Fundamental Analysis – ECB’s Governing Council Meetings
The European Central Bank (ECB) is one of the most influential banks in the world. After the Federal Reserve in the United States, the ECB, together with Bank of England, Bank of Japan, Reserve Bank of Australia and Reserve Bank of New Zealand are shaping the monetary policies in their jurisdictions in a coordinated fashion. Bank for International Settlements (BIS) based in Basel, Switzerland, is having the role of the “mother of all central banks”. It helps implement regional strategies and supervise the monetary policy implementation. The ECB is an independent structure, not answering to any political party or form and it is ruling over the Euro, the common currency. The Eurozone is the area where the currency is the Euro and the Eurozone economies are the ones that make the object of the ECB policies. The Euro as a common currency is the pillar of the single market, a five-hundred million people market. The idea behind the European Union and the Euro was to create a unity among European nations and to avoid divisions. Such a project is supposed to directly compete with the United States, China, and Russia on the global stage. Europe realized that globalization is a reality and European countries will have a better chance to compete globally if they stand together. The European project is unique in many ways, and, if we’re looking throughout history, it is doomed to fail. Yet, it is not, and despite great adversities (Greece crises, Brexit, debt crises, etc.), it moves forward. Since its beginnings, it was an ambitious project. Only if you think of the Euro, as the common currency, there are some flaws to consider.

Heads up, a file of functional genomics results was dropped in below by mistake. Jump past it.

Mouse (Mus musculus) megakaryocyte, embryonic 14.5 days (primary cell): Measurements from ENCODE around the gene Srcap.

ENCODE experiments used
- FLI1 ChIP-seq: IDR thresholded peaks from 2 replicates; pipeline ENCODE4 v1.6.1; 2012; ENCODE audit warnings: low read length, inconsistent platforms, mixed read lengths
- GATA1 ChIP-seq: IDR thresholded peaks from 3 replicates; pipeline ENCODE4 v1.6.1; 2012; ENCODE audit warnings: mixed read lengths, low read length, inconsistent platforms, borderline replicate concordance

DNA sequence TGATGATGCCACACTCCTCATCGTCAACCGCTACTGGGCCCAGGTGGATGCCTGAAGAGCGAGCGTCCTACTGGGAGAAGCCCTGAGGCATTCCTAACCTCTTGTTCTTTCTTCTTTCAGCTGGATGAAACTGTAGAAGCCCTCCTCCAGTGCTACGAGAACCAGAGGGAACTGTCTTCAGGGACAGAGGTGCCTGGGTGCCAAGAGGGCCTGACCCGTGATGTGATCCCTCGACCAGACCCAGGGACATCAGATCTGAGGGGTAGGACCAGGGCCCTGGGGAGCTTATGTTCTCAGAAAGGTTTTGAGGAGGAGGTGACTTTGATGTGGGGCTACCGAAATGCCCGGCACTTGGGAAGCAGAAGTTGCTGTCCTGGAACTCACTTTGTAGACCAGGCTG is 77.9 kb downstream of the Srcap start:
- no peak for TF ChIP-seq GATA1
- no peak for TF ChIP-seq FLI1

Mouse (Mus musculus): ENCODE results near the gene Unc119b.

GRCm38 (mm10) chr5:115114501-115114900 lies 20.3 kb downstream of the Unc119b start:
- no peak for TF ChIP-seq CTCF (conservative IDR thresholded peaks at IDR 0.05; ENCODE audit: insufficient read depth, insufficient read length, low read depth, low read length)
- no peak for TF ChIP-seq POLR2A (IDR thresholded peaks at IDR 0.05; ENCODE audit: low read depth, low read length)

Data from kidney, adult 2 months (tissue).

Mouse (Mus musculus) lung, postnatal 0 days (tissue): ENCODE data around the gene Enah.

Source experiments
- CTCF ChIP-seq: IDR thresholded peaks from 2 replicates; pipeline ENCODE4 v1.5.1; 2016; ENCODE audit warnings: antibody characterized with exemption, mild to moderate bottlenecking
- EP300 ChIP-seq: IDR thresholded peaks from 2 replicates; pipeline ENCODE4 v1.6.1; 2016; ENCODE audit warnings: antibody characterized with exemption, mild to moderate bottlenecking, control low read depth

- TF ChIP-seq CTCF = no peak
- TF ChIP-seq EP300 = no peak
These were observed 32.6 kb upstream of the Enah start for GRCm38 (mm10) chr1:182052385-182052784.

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The common currency, the Euro, is used in countries with different economies. Germany is Europe’s engine, but the same currency is used in Greece as well. Different economies require different treatment from the ECB. This makes the central bank’s role extremely difficult. National banks are still in place and they play an important role with the ECB. They are acting like the man on the field, gathering statistics and information locally, so that the ECB may take the appropriate decision at their next meeting.
The Governing Council
ECB’s Governing Council consists of twenty-five members. There is one President (Mario Draghi these days, but his mandate will expire in 2018) that has a maximum eight years (two four-year mandates possible) mandate, one vice-president (Vitor Constancio) and four members of the Executive Board. These four members are representing the most influential countries in the Eurozone, France, and Germany. It is being said that the European Union has been built on two pillars, France and Germany, as the two economies are the biggest of them all in Europe. The other nineteen members are the governors of the national banks that make the Eurozone area. They are gathering every six weeks to set the monetary policy for the Eurozone as a whole. Since 2015, minutes of their meeting are made public. Before this date, discussions were not publicly available and this raised questions in many financial circles.
Explaining a Meeting